I must say that as a kid I did start a blog which I ended up closing due to not knowing much about handling it. Last year, I finally started my blog after a lot of research (Seriously, if anyone needs advice on starting a blog, I have a whole word document filled with my “research”) and I must say, IT IS AWESOME to be blogging and meeting like-minded people!

Amy says...

It’s definitely been a long time coming ;) Ever since I went to my friend’s house in 2014 and saw the piles of books around her room - and then googled her blog - I was desperate to start my own. But I was lazy, and intimidated, and it all looked so confusing. So I stayed on Goodreads and wrote short reviews on there instead.
But I was dying to discuss books and movies with other people on a blogging base, and I felt like I was missing a lot. So after seeing so many blogs listed on Goodreads’ profiles, I finally just decided to do it. I messaged my friend and asked her “how do you start a blog” and she said “Go to Blogger!” and so I did, and TA DA!
And it has been awesome…..I get to discuss what I love with people who love it as much as I do, and that is so amazing and fulfilling!



Di says....

Yes, I’ve been lucky enough to have been contacted on a few occasions by both authors and publishers. Sometimes it’s for review opportunities and at other times it’s been for guest posts and just to spread the word about them and upcoming books.

I’ve also been fortunate to be approved for some titles on NetGalley so I consider myself really lucky being so new to the blogosphere!

Uma says...

Yes! And it’s one of the most amazing feeling ever! More so, considering i’m a newbie at the blogsphere. In my blog, you can see there’s a request a review option (It’s closed for a while now due to my TBR growing like Jack’s beanstalk) and I’ve had about 10 publishers/ authors request via the form. I’ve also worked on Guest posts and Interview posts with authors.

Netgalley is a wonderful site where one can request to read a book. Unfortunately a lot of publishers only look for readers in the US, UK and Australia and hence I miss out on some great titles! But I must say that I’ve read and reviewed books from NetGalley that have become some of my favourite reads💗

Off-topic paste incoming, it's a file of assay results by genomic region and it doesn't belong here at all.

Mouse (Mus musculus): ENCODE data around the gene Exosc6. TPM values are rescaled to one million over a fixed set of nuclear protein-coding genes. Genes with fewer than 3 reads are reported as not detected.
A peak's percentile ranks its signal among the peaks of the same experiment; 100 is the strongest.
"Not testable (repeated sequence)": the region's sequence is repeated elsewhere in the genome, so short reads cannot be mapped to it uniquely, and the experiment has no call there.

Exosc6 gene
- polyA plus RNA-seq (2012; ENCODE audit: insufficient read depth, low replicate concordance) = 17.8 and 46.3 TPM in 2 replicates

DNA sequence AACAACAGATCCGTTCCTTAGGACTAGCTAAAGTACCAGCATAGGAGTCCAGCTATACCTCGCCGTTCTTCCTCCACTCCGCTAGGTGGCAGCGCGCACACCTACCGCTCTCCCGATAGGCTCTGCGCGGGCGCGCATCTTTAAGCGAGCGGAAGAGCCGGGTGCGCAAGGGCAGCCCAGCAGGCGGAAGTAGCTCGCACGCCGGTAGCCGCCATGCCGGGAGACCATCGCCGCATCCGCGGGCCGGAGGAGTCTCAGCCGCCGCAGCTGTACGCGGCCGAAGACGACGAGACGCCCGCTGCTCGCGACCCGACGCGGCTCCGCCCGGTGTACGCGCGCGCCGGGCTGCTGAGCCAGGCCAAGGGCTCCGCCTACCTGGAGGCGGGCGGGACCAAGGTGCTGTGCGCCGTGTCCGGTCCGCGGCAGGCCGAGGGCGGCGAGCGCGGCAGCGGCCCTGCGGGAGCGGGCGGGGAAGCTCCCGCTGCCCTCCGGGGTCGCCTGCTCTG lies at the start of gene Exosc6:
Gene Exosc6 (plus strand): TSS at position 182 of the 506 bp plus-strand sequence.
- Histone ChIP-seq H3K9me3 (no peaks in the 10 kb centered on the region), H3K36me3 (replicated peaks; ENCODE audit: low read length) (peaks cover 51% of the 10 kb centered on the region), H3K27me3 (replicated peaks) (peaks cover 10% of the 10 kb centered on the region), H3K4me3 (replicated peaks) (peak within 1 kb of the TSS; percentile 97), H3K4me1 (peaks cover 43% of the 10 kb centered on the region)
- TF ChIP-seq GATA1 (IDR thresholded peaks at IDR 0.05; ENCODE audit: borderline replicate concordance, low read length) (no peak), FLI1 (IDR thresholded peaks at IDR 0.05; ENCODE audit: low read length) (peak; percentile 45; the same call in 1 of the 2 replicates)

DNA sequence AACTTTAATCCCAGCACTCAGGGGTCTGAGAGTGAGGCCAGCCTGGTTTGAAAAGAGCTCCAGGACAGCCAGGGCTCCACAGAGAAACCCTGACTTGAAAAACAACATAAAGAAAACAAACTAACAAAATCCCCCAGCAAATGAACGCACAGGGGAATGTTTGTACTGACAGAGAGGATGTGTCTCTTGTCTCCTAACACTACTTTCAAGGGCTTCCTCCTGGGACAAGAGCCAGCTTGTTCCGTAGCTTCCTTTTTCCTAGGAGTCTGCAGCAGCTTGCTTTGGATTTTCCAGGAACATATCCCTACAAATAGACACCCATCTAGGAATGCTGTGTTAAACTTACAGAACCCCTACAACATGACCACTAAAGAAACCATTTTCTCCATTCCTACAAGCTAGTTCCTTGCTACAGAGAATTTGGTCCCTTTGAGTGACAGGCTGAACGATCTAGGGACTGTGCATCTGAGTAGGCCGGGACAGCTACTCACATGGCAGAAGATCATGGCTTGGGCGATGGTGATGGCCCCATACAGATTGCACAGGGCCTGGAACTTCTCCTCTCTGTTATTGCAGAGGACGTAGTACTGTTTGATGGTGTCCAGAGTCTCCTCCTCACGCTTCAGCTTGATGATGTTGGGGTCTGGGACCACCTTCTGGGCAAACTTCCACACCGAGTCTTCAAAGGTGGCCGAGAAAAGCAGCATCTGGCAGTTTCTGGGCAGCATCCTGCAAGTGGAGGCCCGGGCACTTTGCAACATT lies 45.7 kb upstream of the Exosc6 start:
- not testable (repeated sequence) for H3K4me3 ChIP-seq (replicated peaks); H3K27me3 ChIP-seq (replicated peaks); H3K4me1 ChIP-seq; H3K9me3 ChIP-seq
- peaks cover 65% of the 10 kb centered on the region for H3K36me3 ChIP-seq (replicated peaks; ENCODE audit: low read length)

Amy says...

Yes, and I always get so overwhelmed and feel so honoured when it happens! (even if it’s not a book I can accept at the time.) So far I’ve received one book from a publisher, and there’re a few books on the way from individual authors. Some authors have also offered guest posts or interviews, and so hopefully I’ll get to do those as well :)
I’m always amazed and touched when an author contacts me, and it feels so weird at the same time cos you’re like “why me?”


Di says....

In my opinion, publishers and authors are not bound to give away review copies and neither are we book bloggers bound to accept them. Normally there are only a limited number of ARCs available (yes, even eARCs) and the publisher and author should have the best possible audience for these. If I’m not really interested in a book or I don’t think I will have the time to review it I’d prefer to decline.
That being said, I really do appreciate when an author or publisher does a little research on me first before approaching me. I typically read Fantasy (all forms) and more often than not I’ll be reading a YA of some sort. If someone approached me to review their new cookbook for example, I’d be pretty certain they have NO idea the type of reader or blogger that I am and I’d be almost certain to decline…

It’s always wonderful to be considered when it comes to being asked to review something, and I’m honoured and excited each and every time, even if I do decline.

Uma says...

I take up requests only via my request form where I very clearly state everything in my Review Policy - what genres I read, how long I take to review a book etc. And while I feel honored that an author/ publisher wants me to read and review their book, I will definitely decline the book if it’s obvious that they haven’t bothered to go through my Review Policy. (For example if they ask me to review a book that does not fall under the ‘genres I read’).

That being said, if an author has taken the time to research my blog before requesting, (they would then definitely know what kind of books I read and review) I would most certainly agree to read and review their book, unless of course I don’t have the time. This has never been a problem for me since I keep my form closed when I’m not accepting requests. But even when I have my form closed, I do accept sequels of books I’ve reviewed before.

Amy says...

I always feel so awful when I have to decline a book, even though I know I’m perfectly within my rights to do so. At first you feel like you should just accept everything you’re offered, and that really isn’t the right way to do things. After all, it’s what you can do for the author, and it’s unfair to accept something you’re not likely to give a positive review for.
On one hand, I don’t want to accept a book I think there’s a big chance I won’t like, and yet I also want to be open to new genres I haven’t read/enjoyed before. It’s a hard decision :(
So I guess if the author offers you a book that’s within your genre preferences, accept!

I personally try not to be too fussy, since my blog is still a “newbie” :)



That's all for this week! I hope you will check out the other collaborative posts too!


We hope you’ve enjoyed the first in our series of discussion posts! Please talk to us and let us know YOUR answers below. What do you think of our responses? If you have any specific questions you’d like us to address in the future, please let us know in the comments section below. Stay tuned for next week’s questions!